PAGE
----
On April 26-27th, part of the newspaper and yearbook staff at YLHS attended the JEA Conference at the Hilton Hotel in Anaheim. Among the 5000 students from across the United States who attended this year, nine YLHS students took part in the conference: Grace Kim (12), Emily Ito (11), Delaney Pietsch (12), Zachary Ninomiya (11), Emma Khamo (10), Malieka Khan (11), Gabby McCutchan (11), Stephen Serrano (11), and I. We were all accompanied by Mrs. Shay (staff) and Mr. Shay.
Since this was the first time that the publications had ever been to this event, the students were uncertain what to expect at first. On the first day, we started off by attending a lecture discussing various ways to boost creativity. From drawing chimeras of different animals to wandering throughout the hotel searching for pictures waiting to be taken, we all enjoyed having a chance to think outside the box.
Later in the day, we went to see multiple booths featuring a number of colleges throughout the country that offer journalism programs. On top of college booths, several publishing companies were present with displays of various yearbooks and newspapers from other schools. Malieka Khan (11) recalls how “the ideas they gave… inspired [her] so much for next year and made [her] excited to implement them into our newspaper. “ She hopes it will “make it more enjoyable for the students of YLHS.”
The next day, we attended four one-hour presentations. Due to the amount of options we had, all of us split up to have a broader perspective of the overall conference. Through the presentations, each journalist was able to learn ways to tell an effective story, to engage an audience, to write effective captions, to create an intriguing podcast, and to avoid writer’s block. As cartoonist for The Wrangler, Zachary Ninomiya explained how these courses were his favorite part of the whole conference since “it allowed [him] to learn about the different aspects of journalism.” He was also able to gain “new ideas and suggestions as well as try things that [he] would not normally do.”
After attending four hours worth of presentations, everyone went to lunch and sat to discuss what we had learned that morning. Students also had growing anticipation for their approaching contests. Stephen Serrano recounts that he “was nervous, especially because [he] had just found out the day before that [he] would be doing a contest, so [he] did not have time to prepare beforehand.” Apart from Stephen, the rest of us had somewhat prepared; however, none of us actually knew what to expect. No one from Yorba Linda High School had any previous experience with this particular conference so the experience was entirely foreign.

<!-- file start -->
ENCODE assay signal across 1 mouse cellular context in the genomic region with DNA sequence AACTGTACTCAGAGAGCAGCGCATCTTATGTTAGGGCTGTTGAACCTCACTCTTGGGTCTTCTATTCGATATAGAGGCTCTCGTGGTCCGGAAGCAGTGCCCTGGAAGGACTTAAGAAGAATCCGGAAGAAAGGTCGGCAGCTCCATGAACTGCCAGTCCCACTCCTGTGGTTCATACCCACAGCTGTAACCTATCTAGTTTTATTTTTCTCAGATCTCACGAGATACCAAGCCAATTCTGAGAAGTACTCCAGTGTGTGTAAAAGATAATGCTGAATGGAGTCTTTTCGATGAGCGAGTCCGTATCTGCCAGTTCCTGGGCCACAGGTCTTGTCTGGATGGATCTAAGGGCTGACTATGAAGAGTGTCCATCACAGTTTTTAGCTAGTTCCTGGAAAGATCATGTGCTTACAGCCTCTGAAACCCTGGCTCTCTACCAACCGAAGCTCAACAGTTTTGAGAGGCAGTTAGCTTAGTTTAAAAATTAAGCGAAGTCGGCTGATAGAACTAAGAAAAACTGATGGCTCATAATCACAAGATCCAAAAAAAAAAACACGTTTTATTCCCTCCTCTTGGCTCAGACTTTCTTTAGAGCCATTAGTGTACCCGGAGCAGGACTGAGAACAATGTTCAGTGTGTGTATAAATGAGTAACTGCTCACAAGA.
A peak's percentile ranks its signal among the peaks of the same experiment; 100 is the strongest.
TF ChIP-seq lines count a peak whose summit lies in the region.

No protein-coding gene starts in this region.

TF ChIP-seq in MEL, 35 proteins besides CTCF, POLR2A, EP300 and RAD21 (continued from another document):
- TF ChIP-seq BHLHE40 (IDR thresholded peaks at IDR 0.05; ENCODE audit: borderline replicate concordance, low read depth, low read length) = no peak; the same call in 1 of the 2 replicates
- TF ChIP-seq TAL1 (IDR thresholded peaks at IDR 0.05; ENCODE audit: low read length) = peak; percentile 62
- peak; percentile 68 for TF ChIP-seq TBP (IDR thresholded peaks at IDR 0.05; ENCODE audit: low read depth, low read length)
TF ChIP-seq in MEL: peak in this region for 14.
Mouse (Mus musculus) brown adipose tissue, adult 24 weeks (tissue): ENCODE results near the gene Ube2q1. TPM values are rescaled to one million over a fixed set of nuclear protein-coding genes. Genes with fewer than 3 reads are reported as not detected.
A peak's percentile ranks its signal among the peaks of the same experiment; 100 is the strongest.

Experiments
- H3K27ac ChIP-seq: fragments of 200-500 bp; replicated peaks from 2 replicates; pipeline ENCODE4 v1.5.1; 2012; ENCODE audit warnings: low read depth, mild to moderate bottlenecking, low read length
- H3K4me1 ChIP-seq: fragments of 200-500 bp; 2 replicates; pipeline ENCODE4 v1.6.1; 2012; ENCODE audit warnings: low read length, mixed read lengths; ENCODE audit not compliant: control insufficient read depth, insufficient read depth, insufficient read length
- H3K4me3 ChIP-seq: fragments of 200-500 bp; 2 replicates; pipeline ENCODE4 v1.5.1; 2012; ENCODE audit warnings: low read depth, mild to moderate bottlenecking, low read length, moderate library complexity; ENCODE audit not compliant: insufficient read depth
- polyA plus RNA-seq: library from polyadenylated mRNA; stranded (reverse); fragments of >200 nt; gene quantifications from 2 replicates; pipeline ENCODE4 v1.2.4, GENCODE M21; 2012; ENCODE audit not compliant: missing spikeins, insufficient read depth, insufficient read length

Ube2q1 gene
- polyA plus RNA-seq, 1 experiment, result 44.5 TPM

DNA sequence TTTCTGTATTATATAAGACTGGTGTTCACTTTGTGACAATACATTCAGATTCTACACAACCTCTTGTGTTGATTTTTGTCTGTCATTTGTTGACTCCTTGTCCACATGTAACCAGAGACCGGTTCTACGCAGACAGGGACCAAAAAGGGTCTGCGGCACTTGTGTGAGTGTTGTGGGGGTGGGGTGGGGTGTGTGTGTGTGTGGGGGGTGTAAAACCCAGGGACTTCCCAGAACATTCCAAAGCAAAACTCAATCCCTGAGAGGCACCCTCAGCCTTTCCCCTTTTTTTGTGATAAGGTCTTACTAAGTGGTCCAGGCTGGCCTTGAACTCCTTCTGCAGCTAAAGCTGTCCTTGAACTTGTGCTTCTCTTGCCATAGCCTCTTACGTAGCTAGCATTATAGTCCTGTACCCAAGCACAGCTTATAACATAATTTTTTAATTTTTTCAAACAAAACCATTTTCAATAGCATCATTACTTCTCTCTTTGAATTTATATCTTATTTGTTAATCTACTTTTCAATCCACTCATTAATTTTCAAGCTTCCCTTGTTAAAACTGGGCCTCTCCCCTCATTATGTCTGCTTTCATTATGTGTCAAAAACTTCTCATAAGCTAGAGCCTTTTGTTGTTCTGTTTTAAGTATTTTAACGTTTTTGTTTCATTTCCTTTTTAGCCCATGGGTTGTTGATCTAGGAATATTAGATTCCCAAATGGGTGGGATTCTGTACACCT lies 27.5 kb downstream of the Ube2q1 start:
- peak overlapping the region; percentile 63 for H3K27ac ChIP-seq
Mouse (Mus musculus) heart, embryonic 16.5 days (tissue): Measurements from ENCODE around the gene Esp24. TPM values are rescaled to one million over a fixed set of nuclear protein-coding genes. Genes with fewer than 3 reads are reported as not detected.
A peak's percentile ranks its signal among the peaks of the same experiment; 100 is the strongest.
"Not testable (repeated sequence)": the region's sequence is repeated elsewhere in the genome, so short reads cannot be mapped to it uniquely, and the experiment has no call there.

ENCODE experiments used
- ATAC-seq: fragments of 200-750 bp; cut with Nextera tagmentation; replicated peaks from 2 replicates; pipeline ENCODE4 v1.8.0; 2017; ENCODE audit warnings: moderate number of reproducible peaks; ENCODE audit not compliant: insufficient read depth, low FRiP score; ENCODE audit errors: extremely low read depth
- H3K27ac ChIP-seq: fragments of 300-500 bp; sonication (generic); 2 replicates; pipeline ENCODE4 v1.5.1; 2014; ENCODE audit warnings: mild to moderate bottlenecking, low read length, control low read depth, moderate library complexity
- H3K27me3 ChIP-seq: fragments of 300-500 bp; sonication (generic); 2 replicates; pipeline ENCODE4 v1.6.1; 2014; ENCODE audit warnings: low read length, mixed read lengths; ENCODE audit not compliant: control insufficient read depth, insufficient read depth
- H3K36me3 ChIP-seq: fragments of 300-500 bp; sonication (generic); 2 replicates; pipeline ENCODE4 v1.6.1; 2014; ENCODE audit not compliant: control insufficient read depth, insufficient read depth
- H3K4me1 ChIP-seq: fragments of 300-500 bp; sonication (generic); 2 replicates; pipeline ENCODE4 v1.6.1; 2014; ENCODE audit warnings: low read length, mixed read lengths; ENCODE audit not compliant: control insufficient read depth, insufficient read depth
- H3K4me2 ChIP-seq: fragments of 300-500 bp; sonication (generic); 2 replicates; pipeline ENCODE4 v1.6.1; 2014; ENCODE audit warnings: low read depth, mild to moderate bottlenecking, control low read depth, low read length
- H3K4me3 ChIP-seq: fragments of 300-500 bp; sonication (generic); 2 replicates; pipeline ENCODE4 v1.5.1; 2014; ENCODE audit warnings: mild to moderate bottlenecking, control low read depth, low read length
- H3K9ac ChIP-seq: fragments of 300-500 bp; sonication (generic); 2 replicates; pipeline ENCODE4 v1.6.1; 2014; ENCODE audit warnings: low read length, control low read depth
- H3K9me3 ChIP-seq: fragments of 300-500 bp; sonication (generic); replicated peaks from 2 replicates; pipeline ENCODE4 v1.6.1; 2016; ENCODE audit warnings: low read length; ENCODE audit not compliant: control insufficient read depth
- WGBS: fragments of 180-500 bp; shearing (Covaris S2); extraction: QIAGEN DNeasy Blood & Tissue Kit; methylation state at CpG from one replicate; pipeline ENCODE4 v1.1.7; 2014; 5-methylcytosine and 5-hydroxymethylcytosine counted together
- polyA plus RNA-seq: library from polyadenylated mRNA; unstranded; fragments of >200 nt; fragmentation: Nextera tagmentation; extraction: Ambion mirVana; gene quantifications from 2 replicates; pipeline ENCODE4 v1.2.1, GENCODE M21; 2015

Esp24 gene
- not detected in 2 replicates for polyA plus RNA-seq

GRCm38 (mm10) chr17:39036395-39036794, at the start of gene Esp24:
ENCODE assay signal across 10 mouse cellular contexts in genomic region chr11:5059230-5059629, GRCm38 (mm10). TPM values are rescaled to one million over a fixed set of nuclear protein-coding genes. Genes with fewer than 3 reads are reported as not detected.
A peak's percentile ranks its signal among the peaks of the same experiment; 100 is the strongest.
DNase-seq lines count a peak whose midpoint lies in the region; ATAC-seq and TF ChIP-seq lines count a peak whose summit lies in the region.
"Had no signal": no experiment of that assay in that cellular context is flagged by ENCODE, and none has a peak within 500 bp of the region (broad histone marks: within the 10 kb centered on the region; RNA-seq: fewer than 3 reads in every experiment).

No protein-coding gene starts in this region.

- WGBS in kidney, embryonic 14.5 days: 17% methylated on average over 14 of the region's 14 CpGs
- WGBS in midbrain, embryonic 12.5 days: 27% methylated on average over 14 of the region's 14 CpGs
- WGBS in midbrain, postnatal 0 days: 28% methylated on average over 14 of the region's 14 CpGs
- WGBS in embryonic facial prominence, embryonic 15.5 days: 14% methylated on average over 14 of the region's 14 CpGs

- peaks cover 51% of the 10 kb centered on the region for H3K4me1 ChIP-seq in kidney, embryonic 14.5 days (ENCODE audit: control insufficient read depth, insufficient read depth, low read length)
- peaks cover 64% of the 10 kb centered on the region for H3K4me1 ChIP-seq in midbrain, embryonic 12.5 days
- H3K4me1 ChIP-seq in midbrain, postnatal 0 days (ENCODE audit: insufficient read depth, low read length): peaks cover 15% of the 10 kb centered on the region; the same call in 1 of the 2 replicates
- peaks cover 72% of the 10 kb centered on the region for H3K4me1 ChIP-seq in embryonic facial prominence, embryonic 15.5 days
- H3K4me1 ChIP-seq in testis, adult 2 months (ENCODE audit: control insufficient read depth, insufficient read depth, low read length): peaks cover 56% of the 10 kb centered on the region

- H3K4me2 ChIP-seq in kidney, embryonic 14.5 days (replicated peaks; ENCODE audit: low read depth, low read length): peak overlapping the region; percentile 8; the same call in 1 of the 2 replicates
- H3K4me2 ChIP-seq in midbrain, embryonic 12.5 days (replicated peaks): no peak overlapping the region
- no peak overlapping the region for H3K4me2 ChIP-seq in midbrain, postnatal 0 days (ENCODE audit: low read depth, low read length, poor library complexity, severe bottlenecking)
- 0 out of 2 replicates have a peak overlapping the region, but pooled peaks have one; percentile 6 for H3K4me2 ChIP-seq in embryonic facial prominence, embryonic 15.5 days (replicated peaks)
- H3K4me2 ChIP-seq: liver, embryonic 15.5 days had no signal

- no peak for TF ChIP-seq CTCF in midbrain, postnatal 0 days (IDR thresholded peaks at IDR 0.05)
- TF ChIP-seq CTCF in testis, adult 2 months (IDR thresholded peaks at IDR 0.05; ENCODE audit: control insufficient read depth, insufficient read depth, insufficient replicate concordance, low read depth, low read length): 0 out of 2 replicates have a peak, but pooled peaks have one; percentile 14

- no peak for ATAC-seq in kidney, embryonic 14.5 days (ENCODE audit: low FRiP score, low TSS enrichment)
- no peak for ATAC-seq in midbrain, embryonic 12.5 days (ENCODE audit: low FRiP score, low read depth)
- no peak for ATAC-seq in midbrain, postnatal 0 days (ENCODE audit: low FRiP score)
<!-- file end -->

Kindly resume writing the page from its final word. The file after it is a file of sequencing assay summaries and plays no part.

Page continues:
At 4PM, each student went to their contests. An hour later, I was the first to have finished. Slowly, everyone else followed until, two hours later, everyone had finished. Most were confident, others uncertain, but we were all relieved. Stephen emphasizes that “it was reassuring to know that everyone else was nervous, just like [him. He also] said he wouldn’t change anything since [he] did his best to prepare, considering the circumstances.” My contest consisted of knowledge of current events and headline writing. Two of the yearbook staff members had to write captions for a yearbook spread. Emma wrote for Sports; Delaney, for Academic. Zachary drew an editorial cartoon which won him 1st Place overall.
The other half of the students had to write articles of different categories. Malieka wrote a review for which she received an Honorable Mention. Emily wrote a commentary piece for which she received 2nd Place. Gabby wrote for editorial writing; Stephen, feature writing; and Grace, newswriting for which she also received an Honorable Mention. Having come in with no expectations nor knowledge of the competitions, it’s incredible for each of these students to have received such commemorations from the very start. For anyone interested in a career in journalism, attending this conference was an amazing opportunity to delve deeper into how to become a better writer and reporter.